Darien Great Island purchase pushed back due to ‘environmental’ and ‘access’ delays

Photo of Verónica Del Valle

DARIEN — When town officials pushed back the review period for their $103 million Great Island purchase, First Selectman Monica McNally gave scant details.

A statement on the town website cited “outstanding issues” but assured the public that officials and property owners reached a mutual agreement.

Initially, town officials expected to complete due diligence and finalize the purchase by Aug. 6 but pushed back the deal by six months. The due diligence period will end on March 6, 2023, as per the new schedule and the deal will close on April 20 of that same year.

Some details surrounding the cause of the date change emerged at a Board of Finance meeting on Tuesday night. Finance Board Chair James Palen told his colleagues that both “environmental” and “access” reviews had prompted the town and its consultants to push back the due diligence timeline. McNally had previously told members of the Darien Representative Town Meeting that the overall process would cover “environmental, operational and legal matters.”

“The intent is to move forward as fast as possible, but diligence — like anything else, any other deal — takes time,” Palen said during the brief discussion.

Tuesday, the Board of Finance voted to transfer $27,493 in city funds to cover “environmental costs” related to the Great Island acquisition during the meeting.

When asked for additional information about the due diligence delays faced by the city, McNally’s executive assistant Linda O’Leary referred The Darien Times to the first selectman’s last statement on the deal.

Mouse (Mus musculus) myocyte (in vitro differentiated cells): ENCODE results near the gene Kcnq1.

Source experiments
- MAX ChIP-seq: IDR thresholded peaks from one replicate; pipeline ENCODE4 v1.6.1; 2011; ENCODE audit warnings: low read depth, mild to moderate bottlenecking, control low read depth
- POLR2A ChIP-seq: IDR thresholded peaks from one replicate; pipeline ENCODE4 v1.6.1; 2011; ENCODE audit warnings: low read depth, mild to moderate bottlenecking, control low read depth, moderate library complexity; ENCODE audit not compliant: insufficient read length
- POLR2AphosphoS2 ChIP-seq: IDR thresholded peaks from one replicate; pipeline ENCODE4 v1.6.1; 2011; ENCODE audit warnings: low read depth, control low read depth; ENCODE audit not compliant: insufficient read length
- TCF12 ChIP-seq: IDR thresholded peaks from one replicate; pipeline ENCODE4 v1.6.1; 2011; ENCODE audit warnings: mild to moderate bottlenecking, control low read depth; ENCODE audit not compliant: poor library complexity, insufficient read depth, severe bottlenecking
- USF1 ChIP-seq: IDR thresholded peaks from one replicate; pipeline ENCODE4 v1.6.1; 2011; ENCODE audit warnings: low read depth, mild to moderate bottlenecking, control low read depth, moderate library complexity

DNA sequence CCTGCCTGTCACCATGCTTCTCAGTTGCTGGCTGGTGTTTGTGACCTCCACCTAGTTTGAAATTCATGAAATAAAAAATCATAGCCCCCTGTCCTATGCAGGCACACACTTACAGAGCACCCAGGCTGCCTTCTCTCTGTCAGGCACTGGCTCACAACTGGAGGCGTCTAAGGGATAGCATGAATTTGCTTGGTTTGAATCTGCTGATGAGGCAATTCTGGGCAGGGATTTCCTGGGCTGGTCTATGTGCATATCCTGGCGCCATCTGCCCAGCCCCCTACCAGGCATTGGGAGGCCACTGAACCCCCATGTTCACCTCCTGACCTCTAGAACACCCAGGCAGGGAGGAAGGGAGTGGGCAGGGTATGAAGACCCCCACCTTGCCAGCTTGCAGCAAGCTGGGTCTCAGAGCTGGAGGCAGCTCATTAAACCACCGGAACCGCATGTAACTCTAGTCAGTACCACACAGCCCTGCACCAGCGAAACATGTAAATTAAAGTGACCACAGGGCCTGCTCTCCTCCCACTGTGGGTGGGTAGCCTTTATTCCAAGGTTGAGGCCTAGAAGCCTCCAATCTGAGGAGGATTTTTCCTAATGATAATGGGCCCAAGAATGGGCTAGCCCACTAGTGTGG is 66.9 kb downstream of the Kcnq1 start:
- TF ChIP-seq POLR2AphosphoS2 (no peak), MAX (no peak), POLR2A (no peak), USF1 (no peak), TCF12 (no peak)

The Board of Selectmen in June voted to purchase the 60-acre property following months of debate. When owned by descendants of Gilded Age industrialist William Ziegler, Great Island was the largest privately-owned parcel of its kind on the East Coast, defined by its sprawling coastline and dense, undisturbed forest.

McNally also emphasized to the RTM at another June meeting that the town can terminate its agreement to purchase Great Island at any time. The seller would refund the million-dollar deposit paid by Darien.

Still, some board members found the brief explanation provided during the meeting insufficient.

“Will we be read in on the details of the cause of the extension?” board member David Martin — the lone board member to vote against the Great Island purchase — asked.

Palen repeated that the town was exploring environmental and access-related aspects of the deal.

“I was looking for a little more detail than that,” Martin said, especially given the length of the due diligence extension.

Palen told Martin he didn’t think new issues had arisen during the due diligence period. Instead, the town and its consultants would use the extension to resolve existing threads in the property sale.

And later in the meeting, town administrator Kathleen Buch clarified that the town expected no new costs to come from the extended due diligence.

However, completing the Great Island process might not require the entire extension period.

“Although the extended by seven months, that doesn’t mean you need to use the entire seven months,” Palen said.